Prison staffing reviewed amid lawmaker, union complaints

July 16, 2005|by DAVID DISHNEAU


Associated Press Writer

HAGERSTOWN, MD - The state Department of Public Safety and Correctional Services began analyzing prison staffing levels Friday as part of a review that the agency said could lead to more correctional officers being placed at some prisons.

The announcement followed a meeting Wednesday between Public Safety Secretary Mary Ann Saar and state legislators from Western Maryland regarding correctional officers' persistent complaints that Ehrlich administration policies have reduced staffing and security at prisons in Washington and Allegany counties.

Agency spokesman Mark Vernarelli said the staffing review had long been planned and was not a response to concerns raised at the meeting or to an alleged attempted sexual assault of a female officer last week by an inmate at Roxbury Correctional Institution near Hagerstown.


Vernarelli said wardens and administrators at each of the agency's 27 institutions were submitting detailed reports Friday that will be used to analyze the staffing history and requirements of each correctional officer post. Vernarelli said the review was the first major analysis since a 2003 study that became the basis for staff reductions at some institutions and staff increases at others.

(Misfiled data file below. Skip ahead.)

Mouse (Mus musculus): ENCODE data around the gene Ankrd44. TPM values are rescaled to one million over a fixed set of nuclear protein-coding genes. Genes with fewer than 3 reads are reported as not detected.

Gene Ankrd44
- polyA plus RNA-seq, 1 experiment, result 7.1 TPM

Vernarelli said he didn't know when any changes in staffing levels might result from the study.

He said Saar also is seeking ways to recruit and keep more correctional officers.

The Herald-Mail reported Friday that Saar and James C. DiPaula Jr., Gov. Robert Ehrlich's chief of staff, met for more than two hours Wednesday in Annapolis with Sen. John Hafer, R-Allegany; House Minority Leader George Edwards, R-Garrett; Del. Kevin Kelly, D-Allegany; Del. LeRoy Myers, R-Washington; and Del. Christopher B. Shank, R-Washington.

The (Baltimore) Sun reported details Friday of the attempted sexual assault, based on an internal report it obtained. Priscilla Doggett, a spokeswoman for the Division of Correction, confirmed the details to the AP.

According to the report, the officer was locking classrooms in the education building shortly after 8 p.m. when an inmate grabbed her around the neck, threw her to the ground and climbed on top of her. The officer said in her report that she kicked and screamed until the inmate ran off. She then used her radio to call for help.

The internal report quoted the officer as saying she had given the 31-year-old inmate permission to enter the building to use the restroom.

The inmate, who is in prison for the 1990 murder of a 13-year-old girl, was transferred from Hagerstown to the Supermax prison in Baltimore after the incident, Doggett said.

On Friday, Doggett said there were no charges yet in the incident, which still was under investigation.

Staff writer Marlo Barnhart contributed to this story.

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